Three weeks later, in Ramos v. Louisiana, 2020 WL 1906545 (Apr. 20, 2020), the Court ruled that a state jury cannot constitutionally convict a criminal defendant based on a non-unanimous verdict. In reaching its conclusion, the Court revisited several prior decisions that featured a “badly fractured set of opinions.” Ramos, like Allen, involved constitutional issues, and presented another opportunity for the Court to consider the proper application of stare decisis. As Justice Gorsuch wrote for the majority, “Stare decisis isn’t supposed to be the art of methodically ignoring what everyone knows to be true.”
Justice Thomas wrote separately again, stressing his view that precedents should only be overturned when they are “demonstrably erroneous.” That means a precedent should be followed if it is “not outside the realm of permissible interpretation.” Ramos v. Louisiana, No. 18-5924, __ S. Ct. __, 2020 WL 1906545 (Apr. 20, 2020) (Thomas, J., concurring in judgment).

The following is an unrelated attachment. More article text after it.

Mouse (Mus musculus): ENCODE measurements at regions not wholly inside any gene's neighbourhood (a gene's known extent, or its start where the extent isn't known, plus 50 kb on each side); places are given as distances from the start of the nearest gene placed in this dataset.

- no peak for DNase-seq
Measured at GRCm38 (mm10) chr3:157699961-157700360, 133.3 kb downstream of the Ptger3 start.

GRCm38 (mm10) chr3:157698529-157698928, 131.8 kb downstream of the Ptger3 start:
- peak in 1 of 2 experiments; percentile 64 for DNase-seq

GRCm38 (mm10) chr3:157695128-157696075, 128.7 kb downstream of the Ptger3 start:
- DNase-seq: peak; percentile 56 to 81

The bulk of Justice Kavanaugh’s concurring opinion explores the factors he believes the Court should consider in applying stare decisis where a constitutional issue is posed. These include: (i) the quality of the precedent’s reasoning; (ii) the precedent’s consistency and coherence with previous or subsequent decisions; (iii) changes in law since the prior decision; (iv) changes in facts since the prior decision; (v) the workability of precedent; (vi) the reliance interests of those who have relied on the precedent; and (vii) the age of the precedent. Conceding that these factors create a “muddle,” Justice Kavanaugh noted that these factors broadly address three considerations. First, consistent with Justice Thomas’s concern, is the prior decision not just wrong, but “grievously” or “egregiously” wrong? Second, has the precedent caused significant negative jurisprudential or real-world consequences? And third, would overruling the prior decision “unduly upset reliance interests”? In this discussion, Justice Kavanaugh appears to be working toward an articulable test for when stare decisis should give way in cases involving constitutional issues.